For the Birds: Hummingbird feeder timing

Here is the latest For the Birds article. It was published a few weeks ago in newspapers, but is still relevant as September comes to an end.

Photo by Chris Bosak Hummingbirds are migrating now and will be throughout the rest of the month.

When should I bring in my hummingbird feeders? It’s a common question and may be answered the same way as so many other questions may be answered: It depends.

The answer depends on your tolerance for changing the sugar water in the feeders and your patience for watching a feeder that may not receive any visitors. Hummingbirds started to migrate a few weeks ago and some have gone south already.

With migration under way, now is definitely not the time to bring the feeders in. Hummingbirds need to pretty much double their weight to make their arduous migration, particularly when they reach the Gulf of Mexico and fly the 500 miles without rest.

Sure, there are plenty of natural food sources for hummingbirds this time of year, but an easy meal at a feeder now and then gives the tiny birds a bit of a break. Patches of jewelweed are another favorite of hummingbirds and they are still blooming. Other than feeders, I think I’ve seen more hummingbirds at jewelweed (touch-me-not) patches than any other venue.

Back to the question at hand. When should you bring in hummingbird feeders? Most of the hummingbirds will be gone by the last week of September or so; therefore I’d keep the feeders going until at least the end of this month.

There are some stragglers, however, so someone with more patience may want to keep the feeders out until the end of October. It’s not likely you will see any hummingbirds in October, but the rare opportunity to see one that late in the season may be enough to inspire some people to keep trying.

If you do extend the hummingbird feeder season, be sure to keep the sugar water fresh. With cooler fall temperatures, it is not necessary to change the water as often as in the summer, but it should still be changed every few days.

As an added incentive to keep the feeders up longer, many of the late hummingbirds (October and even November) are western species that are not often seen east of the Mississippi River, let alone in New England. Rufous hummingbirds are the most commonly seen western species in New England in the fall. Other species, such as Allen’s or calliope, may be seen as well. I remember going to see a black-chinned hummingbird in southern Connecticut back in November 2013. This bird was feeding on a late-blooming flower.

You never know what you’ll see if you keep your hummingbird feeders up later than usual. Odds are, you’ll see nothing. But the rewards can be great.

For the Birds: Hummingbirds ride out the storm

Photo by Chris Bosak A female ruby-throated hummingbird hovers in a backyard in New England, August 2020.

Tropical Storm Isaias really put on a show as it blasted its way through New England. Wind, rain and tornado warnings ruled the day last Tuesday as the storm packed a bigger punch than expected.

My sons and I stood on the screened-in porch and watched as 50 mph winds roared through the woods in the backyard. We ignored the occasional rain that wind gusts blew through the screen. Small maples bent like those inflatable tubes you see outside some businesses. Dead or dying ash trees threatened to topple and, indeed, many did throughout the neighborhood. We were lucky. At one point we heard the alarming sound of a huge tree or branch cracking. I was ready to scramble into the house for protection, but Andrew pointed out that the fracture was occurring in the woods safely away from the house. He pointed out a massive branch high around the top of a gigantic oak tree that had peeled away from the trunk. It never did fall as it got stuck among the canopy branches of nearby trees.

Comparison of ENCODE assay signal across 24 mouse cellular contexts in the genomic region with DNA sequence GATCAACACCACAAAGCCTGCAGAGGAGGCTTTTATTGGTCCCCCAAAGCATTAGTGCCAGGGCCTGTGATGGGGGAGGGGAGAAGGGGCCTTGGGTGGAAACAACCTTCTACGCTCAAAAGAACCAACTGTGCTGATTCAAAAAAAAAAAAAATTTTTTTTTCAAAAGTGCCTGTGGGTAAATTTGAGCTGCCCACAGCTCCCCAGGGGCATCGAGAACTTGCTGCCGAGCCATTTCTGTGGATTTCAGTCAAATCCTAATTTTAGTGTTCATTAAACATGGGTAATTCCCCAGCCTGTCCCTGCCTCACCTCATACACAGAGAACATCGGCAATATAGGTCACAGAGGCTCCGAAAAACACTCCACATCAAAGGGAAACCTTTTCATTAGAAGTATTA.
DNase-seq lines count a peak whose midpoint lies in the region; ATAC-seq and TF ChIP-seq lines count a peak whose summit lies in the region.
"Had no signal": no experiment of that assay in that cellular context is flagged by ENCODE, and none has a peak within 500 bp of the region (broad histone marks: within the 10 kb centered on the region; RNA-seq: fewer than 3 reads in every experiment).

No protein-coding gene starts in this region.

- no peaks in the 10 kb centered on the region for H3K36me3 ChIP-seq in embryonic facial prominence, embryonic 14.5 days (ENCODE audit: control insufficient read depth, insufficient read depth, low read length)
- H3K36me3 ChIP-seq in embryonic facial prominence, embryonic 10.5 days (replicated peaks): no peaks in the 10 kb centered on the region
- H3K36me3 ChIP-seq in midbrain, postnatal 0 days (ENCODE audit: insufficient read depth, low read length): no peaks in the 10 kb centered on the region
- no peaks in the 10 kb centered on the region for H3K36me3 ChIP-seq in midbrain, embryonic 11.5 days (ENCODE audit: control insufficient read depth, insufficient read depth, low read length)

We lost power before 2 p.m. Tuesday and, as I write three days later, it hasn’t been restored. It may take a few more days as trees and power lines are down all throughout the neighborhood. We are hardly alone. More than a million households lost power throughout New England, including more than 700,000 in Connecticut alone.

It’s safe to say Isaias was a major event. I won’t soon forget the sights and sounds of the beast roaring through the woods and leaving a wake of destruction as it headed north. Through it all, believe it or not, my hummingbirds visited the feeder as if nothing was happening. I have three hummingbirds that visit daily: two females and one male. One of the females rules the roost and is constantly chasing the others away. She sat contentedly on the feeder as those 50 mph winds violently swayed the clothesline on which it hangs. The boys Continue reading

For the Birds: Complain and they will come

Photo by Chris Bosak A female ruby-throated hummingbird visits a flower in New England, July 2020.

Here’s the latest For the Birds column, which runs weekly in several New England newspapers …

Apparently, all I had to do to get my hummingbirds back this summer was complain to my neighbor.

I had had frequent visits from both male and female hummingbirds early in the spring. The daily visits continued for a few weeks and then stopped abruptly. Last year, and the year before that, the visits never stopped and I saw them daily until the fall.

This year, June was largely a hummingbird-free month in my backyard. 

During a walk around the neighborhood last week, I noticed a neighbor had bird feeders on her deck so I stopped to chat about what birds she had been seeing. She had a few of the usual suspects but didn’t mention hummingbirds. 

I inquired about the tiny birds and she said: “Yes. I see them every day.”

“That’s great,” I replied. “I haven’t seen mine in a while.”

I went on to bore her with the details of my previous years’ good fortune. She feigned interest, we chatted a little more and then said goodbye. 

The birding gods must have heard me griping and took pity on me because, the very next day, a female hummingbird showed up at my feeder. She has been back every day since, too. It is very territorial as I have seen her chase away other hummingbirds. Another female and a male have started showing up now and then, too, when the queen is away.